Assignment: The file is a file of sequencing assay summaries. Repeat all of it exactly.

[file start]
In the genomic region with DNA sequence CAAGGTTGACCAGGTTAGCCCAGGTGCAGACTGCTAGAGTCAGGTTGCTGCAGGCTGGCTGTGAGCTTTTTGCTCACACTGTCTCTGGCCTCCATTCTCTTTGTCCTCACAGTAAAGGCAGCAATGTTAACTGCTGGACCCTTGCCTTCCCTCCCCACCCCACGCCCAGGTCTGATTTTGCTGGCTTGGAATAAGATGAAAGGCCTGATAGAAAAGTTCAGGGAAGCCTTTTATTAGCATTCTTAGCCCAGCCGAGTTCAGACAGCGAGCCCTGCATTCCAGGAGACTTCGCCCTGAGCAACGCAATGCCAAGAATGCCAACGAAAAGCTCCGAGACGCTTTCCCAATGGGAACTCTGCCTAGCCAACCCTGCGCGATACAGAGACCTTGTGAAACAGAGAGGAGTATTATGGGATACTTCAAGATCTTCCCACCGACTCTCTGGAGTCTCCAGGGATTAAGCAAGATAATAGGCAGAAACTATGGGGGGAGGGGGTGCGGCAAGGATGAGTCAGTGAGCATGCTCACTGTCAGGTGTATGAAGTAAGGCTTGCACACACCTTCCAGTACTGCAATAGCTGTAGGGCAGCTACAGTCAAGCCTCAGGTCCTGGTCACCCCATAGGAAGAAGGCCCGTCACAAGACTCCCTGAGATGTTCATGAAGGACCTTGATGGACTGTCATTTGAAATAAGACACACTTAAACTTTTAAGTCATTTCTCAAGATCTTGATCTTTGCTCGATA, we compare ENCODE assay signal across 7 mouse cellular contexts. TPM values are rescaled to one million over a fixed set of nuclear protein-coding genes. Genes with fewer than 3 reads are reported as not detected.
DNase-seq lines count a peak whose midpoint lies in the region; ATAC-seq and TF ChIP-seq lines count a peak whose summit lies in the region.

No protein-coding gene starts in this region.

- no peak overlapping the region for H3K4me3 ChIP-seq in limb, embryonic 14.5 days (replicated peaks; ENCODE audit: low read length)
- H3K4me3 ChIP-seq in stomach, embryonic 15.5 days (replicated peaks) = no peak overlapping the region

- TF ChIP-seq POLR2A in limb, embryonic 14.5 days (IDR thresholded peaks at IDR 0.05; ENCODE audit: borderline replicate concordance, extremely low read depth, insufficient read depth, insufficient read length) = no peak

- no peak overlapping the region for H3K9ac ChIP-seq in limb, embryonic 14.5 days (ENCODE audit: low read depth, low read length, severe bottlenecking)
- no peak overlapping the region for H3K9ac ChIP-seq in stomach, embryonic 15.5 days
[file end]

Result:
In the genomic region with DNA sequence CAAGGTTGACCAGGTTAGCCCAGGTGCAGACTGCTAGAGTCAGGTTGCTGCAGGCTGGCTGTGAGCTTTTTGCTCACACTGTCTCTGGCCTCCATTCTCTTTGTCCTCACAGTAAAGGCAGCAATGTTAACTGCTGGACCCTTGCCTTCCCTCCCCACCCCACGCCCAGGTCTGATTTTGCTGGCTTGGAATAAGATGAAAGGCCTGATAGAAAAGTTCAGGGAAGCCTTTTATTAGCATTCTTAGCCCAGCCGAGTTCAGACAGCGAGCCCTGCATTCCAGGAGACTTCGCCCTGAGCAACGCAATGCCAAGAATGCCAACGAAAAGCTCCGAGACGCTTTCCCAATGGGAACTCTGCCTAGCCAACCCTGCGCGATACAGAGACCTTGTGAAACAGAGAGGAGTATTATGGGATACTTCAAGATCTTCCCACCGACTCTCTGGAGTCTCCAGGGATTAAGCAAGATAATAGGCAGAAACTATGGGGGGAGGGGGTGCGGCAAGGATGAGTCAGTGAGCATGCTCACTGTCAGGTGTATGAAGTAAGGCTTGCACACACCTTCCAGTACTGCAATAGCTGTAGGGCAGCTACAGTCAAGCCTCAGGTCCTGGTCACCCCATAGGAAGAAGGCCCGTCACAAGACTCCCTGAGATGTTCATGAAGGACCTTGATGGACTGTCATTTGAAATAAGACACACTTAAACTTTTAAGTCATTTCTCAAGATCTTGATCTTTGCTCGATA, we compare ENCODE assay signal across 7 mouse cellular contexts. TPM values are rescaled to one million over a fixed set of nuclear protein-coding genes. Genes with fewer than 3 reads are reported as not detected.
DNase-seq lines count a peak whose midpoint lies in the region; ATAC-seq and TF ChIP-seq lines count a peak whose summit lies in the region.

No protein-coding gene starts in this region.

- no peak overlapping the region for H3K4me3 ChIP-seq in limb, embryonic 14.5 days (replicated peaks; ENCODE audit: low read length)
- H3K4me3 ChIP-seq in stomach, embryonic 15.5 days (replicated peaks) = no peak overlapping the region

- TF ChIP-seq POLR2A in limb, embryonic 14.5 days (IDR thresholded peaks at IDR 0.05; ENCODE audit: borderline replicate concordance, extremely low read depth, insufficient read depth, insufficient read length) = no peak

- no peak overlapping the region for H3K9ac ChIP-seq in limb, embryonic 14.5 days (ENCODE audit: low read depth, low read length, severe bottlenecking)
- no peak overlapping the region for H3K9ac ChIP-seq in stomach, embryonic 15.5 days